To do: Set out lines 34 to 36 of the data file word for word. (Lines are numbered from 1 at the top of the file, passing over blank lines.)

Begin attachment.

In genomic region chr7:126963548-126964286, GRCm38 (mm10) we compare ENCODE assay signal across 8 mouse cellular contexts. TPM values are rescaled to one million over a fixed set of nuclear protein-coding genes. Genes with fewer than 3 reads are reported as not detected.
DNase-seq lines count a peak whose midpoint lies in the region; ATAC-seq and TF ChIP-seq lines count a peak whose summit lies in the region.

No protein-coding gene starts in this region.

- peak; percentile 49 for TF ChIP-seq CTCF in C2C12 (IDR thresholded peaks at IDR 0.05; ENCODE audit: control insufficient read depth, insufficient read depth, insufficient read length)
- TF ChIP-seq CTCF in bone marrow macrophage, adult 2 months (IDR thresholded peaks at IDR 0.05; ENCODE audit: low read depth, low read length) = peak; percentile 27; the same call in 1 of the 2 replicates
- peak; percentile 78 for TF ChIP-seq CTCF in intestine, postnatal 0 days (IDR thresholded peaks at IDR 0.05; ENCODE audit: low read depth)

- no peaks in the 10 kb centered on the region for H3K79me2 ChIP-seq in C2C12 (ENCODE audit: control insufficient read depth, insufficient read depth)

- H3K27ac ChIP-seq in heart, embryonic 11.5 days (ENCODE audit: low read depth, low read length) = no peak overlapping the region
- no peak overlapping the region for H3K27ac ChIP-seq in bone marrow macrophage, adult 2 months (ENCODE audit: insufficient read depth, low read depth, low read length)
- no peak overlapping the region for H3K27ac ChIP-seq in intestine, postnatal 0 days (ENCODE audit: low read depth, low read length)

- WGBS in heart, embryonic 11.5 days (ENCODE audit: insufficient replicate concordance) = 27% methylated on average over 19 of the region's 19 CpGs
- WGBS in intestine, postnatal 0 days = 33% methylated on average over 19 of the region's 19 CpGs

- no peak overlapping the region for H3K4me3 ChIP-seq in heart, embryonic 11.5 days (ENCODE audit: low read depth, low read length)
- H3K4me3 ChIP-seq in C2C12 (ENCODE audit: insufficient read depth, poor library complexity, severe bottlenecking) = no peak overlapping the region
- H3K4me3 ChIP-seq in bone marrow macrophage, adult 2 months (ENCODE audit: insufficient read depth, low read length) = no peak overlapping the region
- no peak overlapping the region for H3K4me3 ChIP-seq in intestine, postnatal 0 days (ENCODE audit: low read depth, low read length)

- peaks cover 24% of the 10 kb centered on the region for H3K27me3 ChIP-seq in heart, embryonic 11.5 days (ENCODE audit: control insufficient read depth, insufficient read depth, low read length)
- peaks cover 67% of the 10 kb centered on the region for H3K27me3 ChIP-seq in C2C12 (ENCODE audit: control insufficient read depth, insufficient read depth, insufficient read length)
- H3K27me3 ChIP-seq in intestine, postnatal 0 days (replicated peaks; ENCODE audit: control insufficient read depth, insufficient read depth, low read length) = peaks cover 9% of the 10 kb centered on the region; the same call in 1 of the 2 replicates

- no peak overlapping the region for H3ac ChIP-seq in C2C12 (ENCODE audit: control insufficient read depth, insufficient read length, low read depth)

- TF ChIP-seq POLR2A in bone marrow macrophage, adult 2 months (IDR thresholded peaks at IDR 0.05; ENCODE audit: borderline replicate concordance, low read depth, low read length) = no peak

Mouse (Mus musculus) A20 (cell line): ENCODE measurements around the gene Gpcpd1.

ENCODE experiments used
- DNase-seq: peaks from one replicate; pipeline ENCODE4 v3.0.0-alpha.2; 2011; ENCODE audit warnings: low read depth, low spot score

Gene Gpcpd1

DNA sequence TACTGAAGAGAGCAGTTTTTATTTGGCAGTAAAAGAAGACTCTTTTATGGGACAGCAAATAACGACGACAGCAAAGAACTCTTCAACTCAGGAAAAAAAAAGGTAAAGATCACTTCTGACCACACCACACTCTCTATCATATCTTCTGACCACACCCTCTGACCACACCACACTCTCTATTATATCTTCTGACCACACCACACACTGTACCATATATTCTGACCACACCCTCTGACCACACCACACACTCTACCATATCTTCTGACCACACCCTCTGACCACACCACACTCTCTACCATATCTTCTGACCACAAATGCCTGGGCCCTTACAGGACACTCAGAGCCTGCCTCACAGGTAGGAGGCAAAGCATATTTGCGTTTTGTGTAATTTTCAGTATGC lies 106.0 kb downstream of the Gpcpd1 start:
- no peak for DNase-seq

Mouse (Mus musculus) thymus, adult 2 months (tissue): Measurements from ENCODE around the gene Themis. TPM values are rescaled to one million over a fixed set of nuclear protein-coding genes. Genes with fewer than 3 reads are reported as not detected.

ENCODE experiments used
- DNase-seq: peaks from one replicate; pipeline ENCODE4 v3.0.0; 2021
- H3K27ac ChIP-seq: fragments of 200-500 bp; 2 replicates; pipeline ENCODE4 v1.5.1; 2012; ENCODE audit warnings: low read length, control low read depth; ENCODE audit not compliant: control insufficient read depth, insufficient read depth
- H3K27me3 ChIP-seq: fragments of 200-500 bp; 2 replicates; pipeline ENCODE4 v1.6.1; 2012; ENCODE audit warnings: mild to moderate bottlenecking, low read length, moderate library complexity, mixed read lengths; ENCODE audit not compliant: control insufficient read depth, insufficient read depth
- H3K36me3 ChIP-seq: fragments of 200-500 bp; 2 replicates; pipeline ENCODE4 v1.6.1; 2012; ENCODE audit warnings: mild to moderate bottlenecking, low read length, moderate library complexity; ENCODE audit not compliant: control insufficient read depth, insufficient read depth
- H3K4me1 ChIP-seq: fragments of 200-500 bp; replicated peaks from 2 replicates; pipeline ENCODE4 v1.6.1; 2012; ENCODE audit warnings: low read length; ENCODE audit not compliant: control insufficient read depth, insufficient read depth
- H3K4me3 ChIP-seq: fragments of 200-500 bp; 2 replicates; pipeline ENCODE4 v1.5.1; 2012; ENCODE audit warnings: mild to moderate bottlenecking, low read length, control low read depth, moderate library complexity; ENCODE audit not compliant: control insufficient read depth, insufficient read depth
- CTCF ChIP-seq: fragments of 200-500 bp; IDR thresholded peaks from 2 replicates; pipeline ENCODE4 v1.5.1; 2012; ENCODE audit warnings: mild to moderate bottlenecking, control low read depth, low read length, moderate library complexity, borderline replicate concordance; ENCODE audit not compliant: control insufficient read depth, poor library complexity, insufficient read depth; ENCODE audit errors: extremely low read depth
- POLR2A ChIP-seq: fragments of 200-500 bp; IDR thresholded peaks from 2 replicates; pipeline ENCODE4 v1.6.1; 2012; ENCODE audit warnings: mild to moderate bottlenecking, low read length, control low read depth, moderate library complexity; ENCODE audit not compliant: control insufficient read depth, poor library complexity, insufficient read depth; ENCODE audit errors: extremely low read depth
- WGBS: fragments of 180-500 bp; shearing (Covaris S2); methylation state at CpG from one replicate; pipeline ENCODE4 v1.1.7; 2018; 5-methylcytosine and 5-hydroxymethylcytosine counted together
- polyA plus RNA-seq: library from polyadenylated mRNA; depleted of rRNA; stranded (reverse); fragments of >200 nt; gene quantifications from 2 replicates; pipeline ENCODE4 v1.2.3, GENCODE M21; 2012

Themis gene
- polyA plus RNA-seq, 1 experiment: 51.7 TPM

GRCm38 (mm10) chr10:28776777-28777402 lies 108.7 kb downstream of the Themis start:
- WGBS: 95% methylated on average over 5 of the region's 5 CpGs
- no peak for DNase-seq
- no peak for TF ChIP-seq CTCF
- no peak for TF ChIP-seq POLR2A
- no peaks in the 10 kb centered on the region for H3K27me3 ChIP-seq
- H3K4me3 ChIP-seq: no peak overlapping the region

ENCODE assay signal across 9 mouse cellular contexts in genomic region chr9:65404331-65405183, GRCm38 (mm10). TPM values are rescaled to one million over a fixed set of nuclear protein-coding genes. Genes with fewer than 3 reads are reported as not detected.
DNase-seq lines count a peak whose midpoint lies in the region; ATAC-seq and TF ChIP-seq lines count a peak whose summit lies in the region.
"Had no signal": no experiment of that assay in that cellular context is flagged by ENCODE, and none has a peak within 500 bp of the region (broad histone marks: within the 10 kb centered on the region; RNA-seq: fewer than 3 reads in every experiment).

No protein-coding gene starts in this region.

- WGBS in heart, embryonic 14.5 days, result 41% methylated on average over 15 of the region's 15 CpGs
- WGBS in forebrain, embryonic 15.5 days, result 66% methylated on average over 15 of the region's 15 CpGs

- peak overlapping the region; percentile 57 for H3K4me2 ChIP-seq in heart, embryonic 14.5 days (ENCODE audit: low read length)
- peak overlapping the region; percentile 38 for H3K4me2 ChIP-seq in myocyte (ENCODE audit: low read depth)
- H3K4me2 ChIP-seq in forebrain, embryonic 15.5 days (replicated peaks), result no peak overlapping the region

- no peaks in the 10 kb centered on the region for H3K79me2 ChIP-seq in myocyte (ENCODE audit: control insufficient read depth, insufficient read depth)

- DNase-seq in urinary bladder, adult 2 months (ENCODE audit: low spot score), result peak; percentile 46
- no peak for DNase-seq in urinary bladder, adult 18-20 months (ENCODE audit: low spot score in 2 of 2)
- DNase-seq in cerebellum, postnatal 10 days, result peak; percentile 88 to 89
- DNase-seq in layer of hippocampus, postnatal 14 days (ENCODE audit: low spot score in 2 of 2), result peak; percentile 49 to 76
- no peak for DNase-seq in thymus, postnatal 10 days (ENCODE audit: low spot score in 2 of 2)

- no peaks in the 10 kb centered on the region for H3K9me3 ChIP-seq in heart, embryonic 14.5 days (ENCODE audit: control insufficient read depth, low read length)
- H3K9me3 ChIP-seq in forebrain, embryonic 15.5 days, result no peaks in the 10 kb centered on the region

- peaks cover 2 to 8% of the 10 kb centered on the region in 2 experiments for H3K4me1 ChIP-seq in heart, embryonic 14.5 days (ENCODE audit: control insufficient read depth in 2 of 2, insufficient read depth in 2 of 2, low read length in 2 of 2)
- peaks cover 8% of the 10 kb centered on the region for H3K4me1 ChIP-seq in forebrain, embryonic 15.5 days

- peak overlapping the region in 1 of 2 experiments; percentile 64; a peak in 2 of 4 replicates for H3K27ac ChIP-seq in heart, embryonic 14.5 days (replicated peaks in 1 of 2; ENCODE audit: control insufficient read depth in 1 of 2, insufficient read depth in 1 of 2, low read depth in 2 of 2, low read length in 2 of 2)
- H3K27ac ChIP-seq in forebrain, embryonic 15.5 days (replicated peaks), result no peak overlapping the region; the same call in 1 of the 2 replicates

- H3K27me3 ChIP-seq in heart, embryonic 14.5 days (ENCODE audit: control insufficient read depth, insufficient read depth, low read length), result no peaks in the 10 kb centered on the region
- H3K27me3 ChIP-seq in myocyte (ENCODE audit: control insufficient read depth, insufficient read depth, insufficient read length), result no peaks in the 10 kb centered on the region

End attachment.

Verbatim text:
- H3K4me1 ChIP-seq: fragments of 200-500 bp; replicated peaks from 2 replicates; pipeline ENCODE4 v1.6.1; 2012; ENCODE audit warnings: low read length; ENCODE audit not compliant: control insufficient read depth, insufficient read depth
- H3K4me3 ChIP-seq: fragments of 200-500 bp; 2 replicates; pipeline ENCODE4 v1.5.1; 2012; ENCODE audit warnings: mild to moderate bottlenecking, low read length, control low read depth, moderate library complexity; ENCODE audit not compliant: control insufficient read depth, insufficient read depth
- CTCF ChIP-seq: fragments of 200-500 bp; IDR thresholded peaks from 2 replicates; pipeline ENCODE4 v1.5.1; 2012; ENCODE audit warnings: mild to moderate bottlenecking, control low read depth, low read length, moderate library complexity, borderline replicate concordance; ENCODE audit not compliant: control insufficient read depth, poor library complexity, insufficient read depth; ENCODE audit errors: extremely low read depth